Monday morning we went the opposite direction of our airbnb a block, to Dervin Deli-Grocery, on the southwest corner of Wales Avenue and 147th Street. Given the choice of a roll and a hero bun, I chose a hero and gave no other instructions, other than "everything on it." We did not have as good a view of the construction of it, but it included some raw onion and green peppers which were chopped into the meat and yellow American cheese. The bun was toasted, too toasted, and it contained a patty and a half of hamburger. This was our least favorite chopped cheese. Partly because the bun was too crisp and perhaps a greater amount of catsup made a difference. 
147th Street and Wales Avenue

Tuesday morning we walked several blocks to 149St Deli, on 149th Street and Prospect Avenue, right next to one of the entrances to the 149th Street Metro Station. We had noticed a sign saying it had chopped cheese. I picked the hero over a roll, which was $1.00 more, with everything on it. This was our favorite chopped cheese. The cook started out with one and a half hamburger patties, heavily seasoned them, then placed a significant amount of raw onion on the top of the patties. Three slices of yellow American cheese were later placed on the chopped hamburger. The hero was buttered and roasted, but not over-roasted like the day before. A nice layer of mayo, then tomato and shredded lettuce was put on the hero. You can see from the cut-open center view that there was a nice soaking of butter, tomato completely covered the bottom of the bun, the lettuce ratio was significant and there was quite a bit of mayo. That must be at least part of the secret to a good chopped cheese, a good portion of ingredients. That was a sandwich I would go back for.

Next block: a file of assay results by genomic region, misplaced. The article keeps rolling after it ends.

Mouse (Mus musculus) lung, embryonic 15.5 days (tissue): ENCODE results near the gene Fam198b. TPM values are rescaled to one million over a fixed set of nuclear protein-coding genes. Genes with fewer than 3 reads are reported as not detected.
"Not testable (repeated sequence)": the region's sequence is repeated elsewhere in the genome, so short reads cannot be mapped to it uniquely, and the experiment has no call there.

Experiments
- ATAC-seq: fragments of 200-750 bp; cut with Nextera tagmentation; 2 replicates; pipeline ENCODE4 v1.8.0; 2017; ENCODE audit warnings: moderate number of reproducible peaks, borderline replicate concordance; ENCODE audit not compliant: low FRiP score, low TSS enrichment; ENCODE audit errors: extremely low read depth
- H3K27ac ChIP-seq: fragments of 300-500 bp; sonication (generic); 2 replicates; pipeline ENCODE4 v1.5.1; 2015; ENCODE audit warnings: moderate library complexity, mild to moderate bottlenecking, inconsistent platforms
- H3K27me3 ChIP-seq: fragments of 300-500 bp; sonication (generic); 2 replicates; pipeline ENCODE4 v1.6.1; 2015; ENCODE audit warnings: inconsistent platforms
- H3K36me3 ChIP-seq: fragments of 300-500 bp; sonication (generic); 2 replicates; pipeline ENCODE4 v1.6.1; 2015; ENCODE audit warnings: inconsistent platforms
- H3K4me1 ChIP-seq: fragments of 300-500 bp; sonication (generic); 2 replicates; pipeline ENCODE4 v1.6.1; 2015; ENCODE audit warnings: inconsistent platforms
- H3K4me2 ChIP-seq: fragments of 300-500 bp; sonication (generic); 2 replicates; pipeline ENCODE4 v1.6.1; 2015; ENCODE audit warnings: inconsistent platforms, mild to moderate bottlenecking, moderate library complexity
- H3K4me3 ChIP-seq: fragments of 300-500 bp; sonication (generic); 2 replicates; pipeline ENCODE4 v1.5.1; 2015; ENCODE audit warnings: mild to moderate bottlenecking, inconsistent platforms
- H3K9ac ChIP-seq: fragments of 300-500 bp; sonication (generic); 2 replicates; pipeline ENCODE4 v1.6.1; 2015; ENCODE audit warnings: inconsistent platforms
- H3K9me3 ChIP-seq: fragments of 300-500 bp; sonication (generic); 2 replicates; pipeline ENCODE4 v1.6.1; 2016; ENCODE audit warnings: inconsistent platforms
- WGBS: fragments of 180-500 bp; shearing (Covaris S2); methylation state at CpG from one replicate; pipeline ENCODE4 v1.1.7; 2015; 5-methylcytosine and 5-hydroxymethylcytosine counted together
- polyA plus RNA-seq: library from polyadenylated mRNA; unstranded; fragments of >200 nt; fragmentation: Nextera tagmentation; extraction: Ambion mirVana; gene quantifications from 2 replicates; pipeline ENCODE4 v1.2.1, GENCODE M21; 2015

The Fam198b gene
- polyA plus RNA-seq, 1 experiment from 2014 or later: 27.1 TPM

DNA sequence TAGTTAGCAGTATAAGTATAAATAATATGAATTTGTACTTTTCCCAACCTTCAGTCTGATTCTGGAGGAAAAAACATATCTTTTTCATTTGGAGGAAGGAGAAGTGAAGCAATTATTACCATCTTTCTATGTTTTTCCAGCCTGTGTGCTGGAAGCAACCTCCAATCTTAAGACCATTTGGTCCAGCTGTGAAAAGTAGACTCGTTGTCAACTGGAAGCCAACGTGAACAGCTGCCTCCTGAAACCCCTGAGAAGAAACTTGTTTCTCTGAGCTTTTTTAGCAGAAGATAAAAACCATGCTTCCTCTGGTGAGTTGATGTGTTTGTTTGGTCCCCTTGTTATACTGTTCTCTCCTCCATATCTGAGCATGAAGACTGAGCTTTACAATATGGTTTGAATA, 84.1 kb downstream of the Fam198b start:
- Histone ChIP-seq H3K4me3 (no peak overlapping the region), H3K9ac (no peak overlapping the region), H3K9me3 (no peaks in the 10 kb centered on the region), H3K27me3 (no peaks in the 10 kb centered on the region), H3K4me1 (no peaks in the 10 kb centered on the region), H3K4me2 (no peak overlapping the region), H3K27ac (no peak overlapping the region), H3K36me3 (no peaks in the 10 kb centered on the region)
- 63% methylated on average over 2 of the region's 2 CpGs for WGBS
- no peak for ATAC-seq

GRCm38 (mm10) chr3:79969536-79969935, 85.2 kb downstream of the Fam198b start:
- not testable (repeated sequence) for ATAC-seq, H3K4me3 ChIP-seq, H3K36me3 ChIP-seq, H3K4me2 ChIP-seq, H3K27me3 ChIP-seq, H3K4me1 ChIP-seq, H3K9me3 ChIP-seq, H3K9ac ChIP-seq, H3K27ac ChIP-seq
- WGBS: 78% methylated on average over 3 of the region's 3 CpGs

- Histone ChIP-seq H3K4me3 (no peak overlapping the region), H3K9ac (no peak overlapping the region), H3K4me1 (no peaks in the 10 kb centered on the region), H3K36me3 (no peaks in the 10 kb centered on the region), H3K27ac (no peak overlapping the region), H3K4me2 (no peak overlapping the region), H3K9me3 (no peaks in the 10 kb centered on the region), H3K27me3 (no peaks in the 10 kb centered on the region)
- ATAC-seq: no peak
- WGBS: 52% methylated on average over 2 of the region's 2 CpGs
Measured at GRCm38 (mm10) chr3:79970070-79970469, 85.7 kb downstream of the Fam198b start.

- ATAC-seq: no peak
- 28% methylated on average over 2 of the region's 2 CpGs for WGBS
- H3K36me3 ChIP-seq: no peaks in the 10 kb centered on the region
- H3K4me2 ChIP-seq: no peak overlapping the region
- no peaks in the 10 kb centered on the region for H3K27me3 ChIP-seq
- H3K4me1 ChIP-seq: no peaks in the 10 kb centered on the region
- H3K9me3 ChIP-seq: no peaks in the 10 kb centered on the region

149th Street and Prospect Avenue

We really enjoyed staying in The Bronx. It was fun to start to get a wider appreciation of New York City outside of Manhattan. And visiting the three bodegas was part of that fun. 

Arriving home I was delighted to see quite a bit on the internet about chopped cheese. According to one entertaining article, it is a "hyper-regional classic" found in Harlem and pockets of the Bronx and Queens. It is NYC's answer to the Philly cheese steak and is best when found in a "bodega that has bulletproof glass, a cat, and a guy behind the counter named Mohammad, Papi or Ahki." It appears that the chopped cheese was developed in Harlem at Blue Sky Deli & Grocery, known informally as Hajji's, on 110th and First Avenue. 

It appears that many other ingredients can be included in the chopped cheese, such as hot sauce, bacon and mustard and I'm thinking we may need to expand our exploration of chopped cheese and visit Hajji's some day. 

Finally, you know it has arrived when it is in an article in the New York Times ("The Chopped Cheese's Sharp Rise to Fame," by Eli Rosenberg, dated November 7, 2016) and mentioned in a Bronx version of Anthony Bourdain's Parts Unknown


  1. Honestly, the differences among the three sandwiches were pretty slight. I'd any one of them again and be thrilled. This was a fun taste-testing experiment.

    1. I disagree. I thought the difference between the best and worst was quite significant. I had no problem letting you throw part of the worst one away. I ate the portion of the best one you were willing to ditch.